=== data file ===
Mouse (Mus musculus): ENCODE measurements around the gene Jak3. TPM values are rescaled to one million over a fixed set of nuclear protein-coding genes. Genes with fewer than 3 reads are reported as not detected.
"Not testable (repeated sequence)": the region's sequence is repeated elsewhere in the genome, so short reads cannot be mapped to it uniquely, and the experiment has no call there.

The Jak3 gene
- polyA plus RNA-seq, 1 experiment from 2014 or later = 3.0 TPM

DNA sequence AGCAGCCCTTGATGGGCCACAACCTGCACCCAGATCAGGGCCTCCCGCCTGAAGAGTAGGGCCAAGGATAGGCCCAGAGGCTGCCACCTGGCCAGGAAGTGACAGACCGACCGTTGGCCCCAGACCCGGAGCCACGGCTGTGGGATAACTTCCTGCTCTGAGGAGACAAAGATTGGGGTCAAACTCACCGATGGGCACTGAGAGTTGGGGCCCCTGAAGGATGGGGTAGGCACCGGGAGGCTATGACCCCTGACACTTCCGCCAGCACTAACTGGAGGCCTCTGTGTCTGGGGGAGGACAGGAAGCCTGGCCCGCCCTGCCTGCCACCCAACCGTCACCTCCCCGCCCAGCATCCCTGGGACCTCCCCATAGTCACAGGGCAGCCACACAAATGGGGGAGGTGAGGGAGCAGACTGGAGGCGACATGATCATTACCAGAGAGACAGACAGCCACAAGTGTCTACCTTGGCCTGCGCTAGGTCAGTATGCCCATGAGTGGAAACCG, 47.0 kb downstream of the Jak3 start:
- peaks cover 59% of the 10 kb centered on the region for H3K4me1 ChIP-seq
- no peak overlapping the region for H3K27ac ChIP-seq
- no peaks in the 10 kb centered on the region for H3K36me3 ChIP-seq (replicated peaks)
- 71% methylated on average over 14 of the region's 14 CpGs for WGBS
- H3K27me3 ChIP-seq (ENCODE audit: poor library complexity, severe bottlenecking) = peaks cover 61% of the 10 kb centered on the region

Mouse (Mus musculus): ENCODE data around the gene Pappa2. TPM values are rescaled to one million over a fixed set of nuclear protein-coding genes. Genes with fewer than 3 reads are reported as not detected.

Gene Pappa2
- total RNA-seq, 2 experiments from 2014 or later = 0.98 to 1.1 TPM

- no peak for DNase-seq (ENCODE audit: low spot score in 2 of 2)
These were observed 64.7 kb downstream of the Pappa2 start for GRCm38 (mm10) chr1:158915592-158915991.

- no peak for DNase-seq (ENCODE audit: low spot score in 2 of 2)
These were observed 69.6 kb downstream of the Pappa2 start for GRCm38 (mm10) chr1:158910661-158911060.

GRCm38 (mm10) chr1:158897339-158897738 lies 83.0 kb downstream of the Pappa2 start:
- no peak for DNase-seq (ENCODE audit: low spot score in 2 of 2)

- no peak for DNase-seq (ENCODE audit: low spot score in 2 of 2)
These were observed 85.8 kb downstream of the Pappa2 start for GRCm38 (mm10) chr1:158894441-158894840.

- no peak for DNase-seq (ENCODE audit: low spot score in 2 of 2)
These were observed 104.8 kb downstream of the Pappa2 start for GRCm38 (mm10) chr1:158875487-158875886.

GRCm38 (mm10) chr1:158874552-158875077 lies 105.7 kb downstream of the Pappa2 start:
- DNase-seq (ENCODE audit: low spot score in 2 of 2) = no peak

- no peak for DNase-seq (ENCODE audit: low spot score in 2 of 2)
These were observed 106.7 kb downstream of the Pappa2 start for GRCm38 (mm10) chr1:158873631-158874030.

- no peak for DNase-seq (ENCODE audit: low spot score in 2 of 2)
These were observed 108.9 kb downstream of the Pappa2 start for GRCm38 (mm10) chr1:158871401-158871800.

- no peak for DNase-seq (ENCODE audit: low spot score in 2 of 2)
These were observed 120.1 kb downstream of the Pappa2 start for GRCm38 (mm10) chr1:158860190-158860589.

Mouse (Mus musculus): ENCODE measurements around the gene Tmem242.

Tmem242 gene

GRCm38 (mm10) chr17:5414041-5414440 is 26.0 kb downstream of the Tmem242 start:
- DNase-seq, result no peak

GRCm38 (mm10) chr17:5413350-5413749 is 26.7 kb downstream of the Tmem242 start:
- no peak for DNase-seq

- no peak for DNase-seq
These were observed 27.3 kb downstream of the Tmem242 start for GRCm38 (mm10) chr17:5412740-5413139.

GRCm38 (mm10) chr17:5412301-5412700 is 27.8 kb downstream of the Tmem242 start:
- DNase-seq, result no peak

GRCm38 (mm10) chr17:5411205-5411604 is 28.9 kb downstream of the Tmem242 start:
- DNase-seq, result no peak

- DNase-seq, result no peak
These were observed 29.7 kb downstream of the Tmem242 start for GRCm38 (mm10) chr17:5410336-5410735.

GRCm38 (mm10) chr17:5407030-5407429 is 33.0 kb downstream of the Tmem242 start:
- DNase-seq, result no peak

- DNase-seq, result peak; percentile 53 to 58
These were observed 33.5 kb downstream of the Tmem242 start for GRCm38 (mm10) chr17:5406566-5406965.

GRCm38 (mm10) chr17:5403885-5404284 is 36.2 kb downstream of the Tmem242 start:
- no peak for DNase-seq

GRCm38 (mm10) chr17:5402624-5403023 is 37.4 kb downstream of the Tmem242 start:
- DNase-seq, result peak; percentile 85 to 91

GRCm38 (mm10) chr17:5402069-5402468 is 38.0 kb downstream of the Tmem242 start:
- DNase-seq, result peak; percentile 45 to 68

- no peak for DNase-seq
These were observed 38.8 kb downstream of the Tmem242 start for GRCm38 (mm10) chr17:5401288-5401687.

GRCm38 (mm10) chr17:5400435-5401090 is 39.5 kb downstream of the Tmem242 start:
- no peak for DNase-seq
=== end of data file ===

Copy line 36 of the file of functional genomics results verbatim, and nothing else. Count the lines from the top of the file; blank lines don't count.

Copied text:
GRCm38 (mm10) chr17:5413350-5413749 is 26.7 kb downstream of the Tmem242 start: